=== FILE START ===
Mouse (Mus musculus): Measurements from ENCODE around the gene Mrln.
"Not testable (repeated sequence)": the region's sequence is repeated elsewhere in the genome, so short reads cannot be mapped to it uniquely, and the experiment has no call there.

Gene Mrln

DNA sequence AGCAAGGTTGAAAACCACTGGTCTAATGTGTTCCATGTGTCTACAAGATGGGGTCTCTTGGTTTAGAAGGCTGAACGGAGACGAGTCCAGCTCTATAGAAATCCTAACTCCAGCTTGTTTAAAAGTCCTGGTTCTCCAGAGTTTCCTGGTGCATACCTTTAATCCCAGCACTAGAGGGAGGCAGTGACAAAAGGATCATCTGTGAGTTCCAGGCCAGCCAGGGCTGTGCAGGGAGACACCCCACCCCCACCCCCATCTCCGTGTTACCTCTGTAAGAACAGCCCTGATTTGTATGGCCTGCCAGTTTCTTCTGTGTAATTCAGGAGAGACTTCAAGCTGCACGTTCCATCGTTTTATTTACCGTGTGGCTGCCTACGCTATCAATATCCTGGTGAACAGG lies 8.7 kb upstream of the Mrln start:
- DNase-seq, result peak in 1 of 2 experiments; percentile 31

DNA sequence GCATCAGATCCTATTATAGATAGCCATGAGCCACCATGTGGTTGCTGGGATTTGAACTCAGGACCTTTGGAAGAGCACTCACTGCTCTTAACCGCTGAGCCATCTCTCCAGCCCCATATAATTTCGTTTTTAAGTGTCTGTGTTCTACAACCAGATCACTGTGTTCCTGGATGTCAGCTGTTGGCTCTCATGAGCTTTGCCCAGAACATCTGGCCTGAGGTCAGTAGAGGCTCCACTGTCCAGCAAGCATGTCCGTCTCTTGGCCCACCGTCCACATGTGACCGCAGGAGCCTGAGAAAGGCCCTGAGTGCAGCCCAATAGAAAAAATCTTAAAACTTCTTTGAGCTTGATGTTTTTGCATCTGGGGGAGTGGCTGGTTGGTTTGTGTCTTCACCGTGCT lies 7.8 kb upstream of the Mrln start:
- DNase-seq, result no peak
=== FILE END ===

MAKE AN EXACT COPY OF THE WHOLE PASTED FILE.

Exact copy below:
Mouse (Mus musculus): Measurements from ENCODE around the gene Mrln.
"Not testable (repeated sequence)": the region's sequence is repeated elsewhere in the genome, so short reads cannot be mapped to it uniquely, and the experiment has no call there.

Gene Mrln

DNA sequence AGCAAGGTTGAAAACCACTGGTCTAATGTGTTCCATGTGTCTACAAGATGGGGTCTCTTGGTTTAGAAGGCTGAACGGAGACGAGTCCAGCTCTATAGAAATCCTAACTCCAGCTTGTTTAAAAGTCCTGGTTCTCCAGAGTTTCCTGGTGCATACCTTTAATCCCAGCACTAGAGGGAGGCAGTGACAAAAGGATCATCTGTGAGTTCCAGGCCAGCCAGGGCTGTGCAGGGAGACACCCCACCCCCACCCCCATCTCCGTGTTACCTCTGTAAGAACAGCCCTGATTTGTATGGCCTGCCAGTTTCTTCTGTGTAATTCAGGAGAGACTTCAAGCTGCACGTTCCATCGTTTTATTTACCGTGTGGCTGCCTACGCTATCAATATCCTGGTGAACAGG lies 8.7 kb upstream of the Mrln start:
- DNase-seq, result peak in 1 of 2 experiments; percentile 31

DNA sequence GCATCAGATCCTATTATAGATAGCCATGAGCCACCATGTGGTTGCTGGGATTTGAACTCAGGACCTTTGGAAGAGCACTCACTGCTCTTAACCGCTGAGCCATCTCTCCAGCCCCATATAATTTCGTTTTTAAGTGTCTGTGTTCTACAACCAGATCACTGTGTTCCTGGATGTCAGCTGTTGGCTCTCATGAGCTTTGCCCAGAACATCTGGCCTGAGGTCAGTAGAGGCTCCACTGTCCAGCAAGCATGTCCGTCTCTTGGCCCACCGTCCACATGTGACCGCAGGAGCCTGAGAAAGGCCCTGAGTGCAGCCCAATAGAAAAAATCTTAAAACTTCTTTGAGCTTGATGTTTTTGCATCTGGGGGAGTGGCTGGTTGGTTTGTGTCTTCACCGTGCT lies 7.8 kb upstream of the Mrln start:
- DNase-seq, result no peak